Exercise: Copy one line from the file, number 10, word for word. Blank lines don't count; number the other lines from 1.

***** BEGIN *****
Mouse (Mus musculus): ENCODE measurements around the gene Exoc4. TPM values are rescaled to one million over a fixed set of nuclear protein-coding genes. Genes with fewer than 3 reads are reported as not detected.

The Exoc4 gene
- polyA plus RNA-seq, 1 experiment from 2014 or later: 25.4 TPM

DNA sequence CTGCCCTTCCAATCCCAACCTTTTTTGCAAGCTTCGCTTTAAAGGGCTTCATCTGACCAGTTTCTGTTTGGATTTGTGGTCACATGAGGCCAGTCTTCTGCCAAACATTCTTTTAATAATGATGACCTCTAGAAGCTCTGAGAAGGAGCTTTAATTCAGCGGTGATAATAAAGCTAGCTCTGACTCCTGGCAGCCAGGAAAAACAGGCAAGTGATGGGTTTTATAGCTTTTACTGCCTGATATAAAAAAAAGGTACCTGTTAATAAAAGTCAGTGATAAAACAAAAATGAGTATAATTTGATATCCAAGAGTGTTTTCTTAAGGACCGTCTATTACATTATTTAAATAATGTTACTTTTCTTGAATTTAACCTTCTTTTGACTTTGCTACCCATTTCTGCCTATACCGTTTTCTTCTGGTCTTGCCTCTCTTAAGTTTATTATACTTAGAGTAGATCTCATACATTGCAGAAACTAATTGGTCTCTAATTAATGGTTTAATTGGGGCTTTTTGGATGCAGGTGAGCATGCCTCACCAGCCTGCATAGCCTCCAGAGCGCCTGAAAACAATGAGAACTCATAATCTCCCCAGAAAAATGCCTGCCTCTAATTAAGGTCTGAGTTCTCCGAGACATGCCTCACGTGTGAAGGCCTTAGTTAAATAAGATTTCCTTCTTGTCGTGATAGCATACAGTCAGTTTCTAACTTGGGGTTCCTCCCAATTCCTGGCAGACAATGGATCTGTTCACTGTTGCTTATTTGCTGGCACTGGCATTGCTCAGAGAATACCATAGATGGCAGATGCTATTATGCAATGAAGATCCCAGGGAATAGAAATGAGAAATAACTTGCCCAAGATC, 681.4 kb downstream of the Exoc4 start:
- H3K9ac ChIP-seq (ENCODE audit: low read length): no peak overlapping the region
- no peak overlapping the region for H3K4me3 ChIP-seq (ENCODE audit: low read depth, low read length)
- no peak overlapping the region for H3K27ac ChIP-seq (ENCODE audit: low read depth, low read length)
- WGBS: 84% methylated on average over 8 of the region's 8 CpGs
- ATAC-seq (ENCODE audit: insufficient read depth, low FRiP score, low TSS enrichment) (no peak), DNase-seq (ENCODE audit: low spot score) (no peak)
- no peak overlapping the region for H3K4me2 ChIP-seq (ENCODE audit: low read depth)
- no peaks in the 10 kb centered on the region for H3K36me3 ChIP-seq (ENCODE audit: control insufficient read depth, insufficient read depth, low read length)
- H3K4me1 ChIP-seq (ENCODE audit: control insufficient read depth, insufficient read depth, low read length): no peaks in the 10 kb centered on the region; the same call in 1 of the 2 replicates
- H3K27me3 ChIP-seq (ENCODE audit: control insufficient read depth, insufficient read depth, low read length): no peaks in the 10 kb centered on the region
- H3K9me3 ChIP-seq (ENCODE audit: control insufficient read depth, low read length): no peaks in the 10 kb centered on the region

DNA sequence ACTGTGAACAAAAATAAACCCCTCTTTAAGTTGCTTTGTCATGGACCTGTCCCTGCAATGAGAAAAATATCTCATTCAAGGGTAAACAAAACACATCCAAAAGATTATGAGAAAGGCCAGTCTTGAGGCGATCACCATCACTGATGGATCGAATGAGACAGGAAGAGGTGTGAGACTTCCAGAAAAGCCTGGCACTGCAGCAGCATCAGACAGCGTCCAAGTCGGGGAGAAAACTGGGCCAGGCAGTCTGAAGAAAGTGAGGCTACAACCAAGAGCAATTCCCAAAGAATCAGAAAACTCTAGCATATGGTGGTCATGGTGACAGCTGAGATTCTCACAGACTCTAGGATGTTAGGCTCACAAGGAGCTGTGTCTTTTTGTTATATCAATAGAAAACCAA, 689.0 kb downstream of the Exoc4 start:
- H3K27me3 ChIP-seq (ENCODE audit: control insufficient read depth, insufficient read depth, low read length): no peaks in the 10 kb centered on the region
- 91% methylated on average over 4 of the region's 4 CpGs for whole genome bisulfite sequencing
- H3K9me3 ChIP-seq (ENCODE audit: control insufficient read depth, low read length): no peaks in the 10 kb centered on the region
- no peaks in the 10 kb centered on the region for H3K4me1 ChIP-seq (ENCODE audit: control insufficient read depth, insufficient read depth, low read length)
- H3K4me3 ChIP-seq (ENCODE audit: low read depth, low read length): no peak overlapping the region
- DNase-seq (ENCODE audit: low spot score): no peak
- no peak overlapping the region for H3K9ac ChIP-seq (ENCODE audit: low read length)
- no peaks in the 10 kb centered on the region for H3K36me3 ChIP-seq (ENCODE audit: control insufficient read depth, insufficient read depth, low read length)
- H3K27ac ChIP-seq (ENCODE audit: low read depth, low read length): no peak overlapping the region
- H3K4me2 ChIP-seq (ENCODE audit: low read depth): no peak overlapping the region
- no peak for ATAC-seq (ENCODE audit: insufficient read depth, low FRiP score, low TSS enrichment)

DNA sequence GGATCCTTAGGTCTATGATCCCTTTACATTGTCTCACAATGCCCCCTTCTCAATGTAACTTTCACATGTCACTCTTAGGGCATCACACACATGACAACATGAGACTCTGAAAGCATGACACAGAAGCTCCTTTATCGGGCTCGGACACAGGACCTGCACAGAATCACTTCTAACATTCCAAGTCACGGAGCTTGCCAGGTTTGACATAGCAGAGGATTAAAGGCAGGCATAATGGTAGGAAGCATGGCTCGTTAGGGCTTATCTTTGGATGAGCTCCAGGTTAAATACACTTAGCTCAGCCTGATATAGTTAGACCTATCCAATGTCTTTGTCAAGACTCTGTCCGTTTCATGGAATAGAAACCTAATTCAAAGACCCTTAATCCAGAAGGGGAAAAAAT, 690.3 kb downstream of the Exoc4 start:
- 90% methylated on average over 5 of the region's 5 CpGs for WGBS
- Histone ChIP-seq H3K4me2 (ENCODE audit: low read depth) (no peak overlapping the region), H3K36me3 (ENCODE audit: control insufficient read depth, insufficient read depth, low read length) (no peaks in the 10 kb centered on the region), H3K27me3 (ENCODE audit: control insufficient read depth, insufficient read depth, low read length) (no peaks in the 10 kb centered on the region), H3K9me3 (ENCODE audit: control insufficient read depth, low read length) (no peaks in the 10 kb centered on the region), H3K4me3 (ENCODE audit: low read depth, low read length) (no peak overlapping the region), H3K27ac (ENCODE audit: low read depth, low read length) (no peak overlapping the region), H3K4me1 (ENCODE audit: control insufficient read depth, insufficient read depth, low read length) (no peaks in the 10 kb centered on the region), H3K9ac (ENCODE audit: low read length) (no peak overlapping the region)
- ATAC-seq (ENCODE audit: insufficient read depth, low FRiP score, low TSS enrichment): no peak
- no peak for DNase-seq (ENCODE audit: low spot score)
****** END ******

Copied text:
- no peak overlapping the region for H3K4me2 ChIP-seq (ENCODE audit: low read depth)